We all know that equity markets rarely move in a straight line. 2013 has been a great year, with the main US indices driving through their pervious all-time highs early in the year and heading for full year gains of 20%-25%, with almost all the gain coming from positive rerating (higher multiples) rather than from earnings growth. The mid-year “tapering” wobble seems to have passed.  Equity fund flows have been running at their strongest since 2004, with bonds on course to produce a negative return for the year as a whole. A correction would be helpful, though I somewhat doubt we will see it before the second quarter of next year.

Written by Jonathan Davis

November 22, 2013 at 1:17 PM

Two events in October

Two events in my diary which you may be interested in. (1) Face to Face with John Kay: Martin Vander Weyer, Business Editor of The Spectator, and I are hosting an hour-long session of Q and A /debate with the prominent economist, author and FT columnist John Kay in London on October 22nd, starting at 8.45 am. Topics to be covered include banking reform, monetary policy/QE, the future of the Eurozone and investment strategy in an uncertain environment. More details here and ticket information from the Capital Briefings website. (2) The Ten Commandments of Investment Success: I am teaching a two hour seminar on the principles of successful investment on October 24th at 9am, also in central London, organised by the How To Academy. You can find out more by clicking on this link from the Academy website. This is something that I have been working on for a little while and hope to repeat at other venues in future.

Emerging markets: an accident that’s been waiting to happen

Stern words today about the roots of the current emerging markets crisis from Stephen Roach, the former chief economist at Morgan Stanley now less stressfully ensconced at Yale University, where  he is a senior Fellow. You can read the full broadside here, but this is a short extract, highlighting how the huge destabilising capital flows into – and now out of – emerging markets can be directly traced back to the policy of quantitative easing. The countries now suffering most are those, such as India and Indonesia, which have run large current account deficits and/or have failed to make necessary structural reforms during the good times:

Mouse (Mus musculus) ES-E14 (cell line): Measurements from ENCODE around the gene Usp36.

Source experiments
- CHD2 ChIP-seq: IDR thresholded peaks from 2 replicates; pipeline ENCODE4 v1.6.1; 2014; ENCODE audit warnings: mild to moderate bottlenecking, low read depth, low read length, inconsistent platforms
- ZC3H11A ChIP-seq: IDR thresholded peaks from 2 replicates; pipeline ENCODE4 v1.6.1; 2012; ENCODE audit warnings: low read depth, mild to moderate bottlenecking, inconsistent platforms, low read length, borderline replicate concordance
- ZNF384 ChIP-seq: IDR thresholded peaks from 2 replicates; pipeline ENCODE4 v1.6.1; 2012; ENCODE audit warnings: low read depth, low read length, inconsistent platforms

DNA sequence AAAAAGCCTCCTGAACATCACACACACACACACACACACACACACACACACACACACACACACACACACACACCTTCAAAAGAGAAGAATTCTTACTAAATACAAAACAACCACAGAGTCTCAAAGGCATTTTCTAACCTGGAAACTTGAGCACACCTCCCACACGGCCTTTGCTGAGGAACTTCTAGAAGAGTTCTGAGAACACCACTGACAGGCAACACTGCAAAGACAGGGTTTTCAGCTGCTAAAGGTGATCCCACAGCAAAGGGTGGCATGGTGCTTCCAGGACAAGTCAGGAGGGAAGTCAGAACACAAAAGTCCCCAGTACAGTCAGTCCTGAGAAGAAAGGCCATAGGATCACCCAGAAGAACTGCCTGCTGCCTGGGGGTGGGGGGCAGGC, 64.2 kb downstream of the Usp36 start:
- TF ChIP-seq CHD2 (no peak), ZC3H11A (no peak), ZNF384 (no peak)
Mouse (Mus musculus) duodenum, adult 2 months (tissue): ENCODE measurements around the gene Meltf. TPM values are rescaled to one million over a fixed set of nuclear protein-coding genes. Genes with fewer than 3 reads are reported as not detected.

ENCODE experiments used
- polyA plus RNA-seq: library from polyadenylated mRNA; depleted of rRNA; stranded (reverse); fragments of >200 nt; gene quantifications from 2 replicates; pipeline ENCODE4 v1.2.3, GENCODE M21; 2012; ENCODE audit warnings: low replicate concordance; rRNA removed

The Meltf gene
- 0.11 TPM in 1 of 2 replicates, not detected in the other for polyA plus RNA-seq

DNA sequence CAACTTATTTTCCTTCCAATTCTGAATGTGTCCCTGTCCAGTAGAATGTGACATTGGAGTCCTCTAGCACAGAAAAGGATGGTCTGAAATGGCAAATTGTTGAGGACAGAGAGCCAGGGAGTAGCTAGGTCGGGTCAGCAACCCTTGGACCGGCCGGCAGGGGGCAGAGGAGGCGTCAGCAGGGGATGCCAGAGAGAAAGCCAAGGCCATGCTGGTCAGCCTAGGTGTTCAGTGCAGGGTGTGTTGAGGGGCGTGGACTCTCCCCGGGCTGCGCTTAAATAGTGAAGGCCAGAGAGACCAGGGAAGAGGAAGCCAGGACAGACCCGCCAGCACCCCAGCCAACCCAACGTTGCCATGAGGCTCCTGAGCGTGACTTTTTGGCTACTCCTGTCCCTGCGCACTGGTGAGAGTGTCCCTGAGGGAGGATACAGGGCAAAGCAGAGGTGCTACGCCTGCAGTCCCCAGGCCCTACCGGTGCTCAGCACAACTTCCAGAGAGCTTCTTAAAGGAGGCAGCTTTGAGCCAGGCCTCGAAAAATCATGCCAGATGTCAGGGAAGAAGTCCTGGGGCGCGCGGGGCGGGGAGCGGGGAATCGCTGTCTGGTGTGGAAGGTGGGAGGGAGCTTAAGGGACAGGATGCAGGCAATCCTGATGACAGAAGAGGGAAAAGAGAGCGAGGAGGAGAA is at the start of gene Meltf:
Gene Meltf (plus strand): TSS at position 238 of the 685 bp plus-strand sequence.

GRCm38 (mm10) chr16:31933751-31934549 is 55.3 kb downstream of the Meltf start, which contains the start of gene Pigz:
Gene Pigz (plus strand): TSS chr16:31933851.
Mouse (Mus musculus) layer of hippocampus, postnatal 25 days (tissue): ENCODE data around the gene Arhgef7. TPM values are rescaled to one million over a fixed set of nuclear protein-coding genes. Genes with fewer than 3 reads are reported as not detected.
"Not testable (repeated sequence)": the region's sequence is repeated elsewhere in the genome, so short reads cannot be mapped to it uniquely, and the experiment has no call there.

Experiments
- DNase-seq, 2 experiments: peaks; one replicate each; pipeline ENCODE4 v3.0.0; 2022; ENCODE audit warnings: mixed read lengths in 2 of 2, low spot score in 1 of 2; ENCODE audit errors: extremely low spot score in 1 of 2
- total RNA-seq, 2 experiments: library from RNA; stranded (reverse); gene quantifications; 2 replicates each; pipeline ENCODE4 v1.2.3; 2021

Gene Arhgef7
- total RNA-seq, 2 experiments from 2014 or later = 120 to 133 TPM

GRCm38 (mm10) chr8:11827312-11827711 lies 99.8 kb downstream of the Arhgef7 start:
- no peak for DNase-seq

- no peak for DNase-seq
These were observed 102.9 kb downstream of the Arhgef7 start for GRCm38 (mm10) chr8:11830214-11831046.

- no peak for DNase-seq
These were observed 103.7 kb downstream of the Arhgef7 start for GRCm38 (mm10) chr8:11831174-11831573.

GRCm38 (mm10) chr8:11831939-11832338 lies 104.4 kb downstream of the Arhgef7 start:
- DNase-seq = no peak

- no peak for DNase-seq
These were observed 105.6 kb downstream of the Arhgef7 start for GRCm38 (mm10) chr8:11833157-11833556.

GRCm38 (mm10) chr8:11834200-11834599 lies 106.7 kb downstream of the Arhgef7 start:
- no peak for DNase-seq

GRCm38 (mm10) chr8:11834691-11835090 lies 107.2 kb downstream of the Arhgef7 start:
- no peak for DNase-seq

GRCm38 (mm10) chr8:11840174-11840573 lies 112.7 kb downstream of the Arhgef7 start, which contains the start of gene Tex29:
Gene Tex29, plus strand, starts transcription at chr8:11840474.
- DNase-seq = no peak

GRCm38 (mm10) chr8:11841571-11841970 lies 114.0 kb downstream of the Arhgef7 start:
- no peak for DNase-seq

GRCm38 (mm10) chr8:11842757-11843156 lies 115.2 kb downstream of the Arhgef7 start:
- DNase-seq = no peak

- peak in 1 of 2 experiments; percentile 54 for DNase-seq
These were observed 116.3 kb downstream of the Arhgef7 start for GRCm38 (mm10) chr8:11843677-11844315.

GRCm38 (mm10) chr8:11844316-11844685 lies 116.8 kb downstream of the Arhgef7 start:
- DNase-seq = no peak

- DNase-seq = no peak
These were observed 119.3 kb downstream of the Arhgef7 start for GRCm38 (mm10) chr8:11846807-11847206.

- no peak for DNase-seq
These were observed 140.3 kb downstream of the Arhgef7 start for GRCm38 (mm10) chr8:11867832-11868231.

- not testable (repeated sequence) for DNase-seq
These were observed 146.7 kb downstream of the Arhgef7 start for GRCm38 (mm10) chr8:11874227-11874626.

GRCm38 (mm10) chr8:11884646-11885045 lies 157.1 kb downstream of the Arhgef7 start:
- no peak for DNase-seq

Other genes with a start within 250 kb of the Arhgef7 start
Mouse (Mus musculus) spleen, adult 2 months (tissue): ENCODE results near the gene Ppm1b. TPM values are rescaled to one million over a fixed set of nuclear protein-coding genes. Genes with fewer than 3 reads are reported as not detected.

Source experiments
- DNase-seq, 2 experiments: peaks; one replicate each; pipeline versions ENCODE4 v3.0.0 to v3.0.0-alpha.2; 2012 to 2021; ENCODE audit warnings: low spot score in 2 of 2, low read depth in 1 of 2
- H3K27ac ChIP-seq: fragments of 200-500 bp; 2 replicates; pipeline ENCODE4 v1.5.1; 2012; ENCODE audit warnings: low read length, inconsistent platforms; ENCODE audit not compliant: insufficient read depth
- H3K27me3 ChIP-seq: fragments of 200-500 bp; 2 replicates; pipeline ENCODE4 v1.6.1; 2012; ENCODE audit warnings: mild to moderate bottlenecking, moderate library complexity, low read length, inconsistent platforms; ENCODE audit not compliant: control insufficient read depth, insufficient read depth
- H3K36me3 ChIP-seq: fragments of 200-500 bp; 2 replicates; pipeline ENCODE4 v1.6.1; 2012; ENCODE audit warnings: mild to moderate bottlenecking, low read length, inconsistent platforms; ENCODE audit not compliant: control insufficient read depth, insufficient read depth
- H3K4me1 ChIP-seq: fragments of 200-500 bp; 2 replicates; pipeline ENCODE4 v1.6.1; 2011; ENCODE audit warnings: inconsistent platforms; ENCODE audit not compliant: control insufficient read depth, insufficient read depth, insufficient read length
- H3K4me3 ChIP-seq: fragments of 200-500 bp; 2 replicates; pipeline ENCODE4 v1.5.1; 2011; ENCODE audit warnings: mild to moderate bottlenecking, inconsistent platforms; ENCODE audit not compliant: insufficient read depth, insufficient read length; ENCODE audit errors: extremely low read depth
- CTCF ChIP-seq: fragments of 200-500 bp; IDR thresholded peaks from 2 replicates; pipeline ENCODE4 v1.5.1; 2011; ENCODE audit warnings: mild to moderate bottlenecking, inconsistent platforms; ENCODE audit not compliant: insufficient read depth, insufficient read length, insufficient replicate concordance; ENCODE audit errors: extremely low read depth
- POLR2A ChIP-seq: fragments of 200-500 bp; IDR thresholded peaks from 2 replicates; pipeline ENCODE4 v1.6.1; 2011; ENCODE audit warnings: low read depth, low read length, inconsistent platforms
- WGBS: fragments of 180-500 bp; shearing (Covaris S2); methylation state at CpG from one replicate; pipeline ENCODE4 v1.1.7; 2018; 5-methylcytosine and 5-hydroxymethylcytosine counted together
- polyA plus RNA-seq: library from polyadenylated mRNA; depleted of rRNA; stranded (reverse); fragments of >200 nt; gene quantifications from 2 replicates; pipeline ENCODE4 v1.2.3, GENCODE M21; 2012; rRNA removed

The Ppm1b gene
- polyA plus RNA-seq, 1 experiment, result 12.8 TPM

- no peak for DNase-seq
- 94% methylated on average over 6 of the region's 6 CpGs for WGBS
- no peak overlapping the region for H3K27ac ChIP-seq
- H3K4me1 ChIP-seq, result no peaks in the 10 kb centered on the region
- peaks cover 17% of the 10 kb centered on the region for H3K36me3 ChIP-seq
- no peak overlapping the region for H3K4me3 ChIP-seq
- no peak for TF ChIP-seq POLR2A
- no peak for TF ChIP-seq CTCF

A large current-account deficit is a classic symptom of a pre-crisis economy living beyond its means – in effect, investing more than it is saving. The only way to sustain economic growth in the face of such an imbalance is to borrow surplus savings from abroad. That is where QE came into play.

It provided a surplus of yield-seeking capital from investors in developed countries, thereby allowing emerging economies to remain on high-growth trajectories. IMF research puts emerging markets’ cumulative capital inflows at close to $4 trillion since the onset of QE in 2009. Enticed by the siren song of a shortcut to rapid economic growth, these inflows lulled emerging-market countries into believing that their imbalances were sustainable, enabling them to avoid the discipline needed to put their economies on more stable and viable paths. Read the rest of this entry »

Crime and punishment in high frequency trading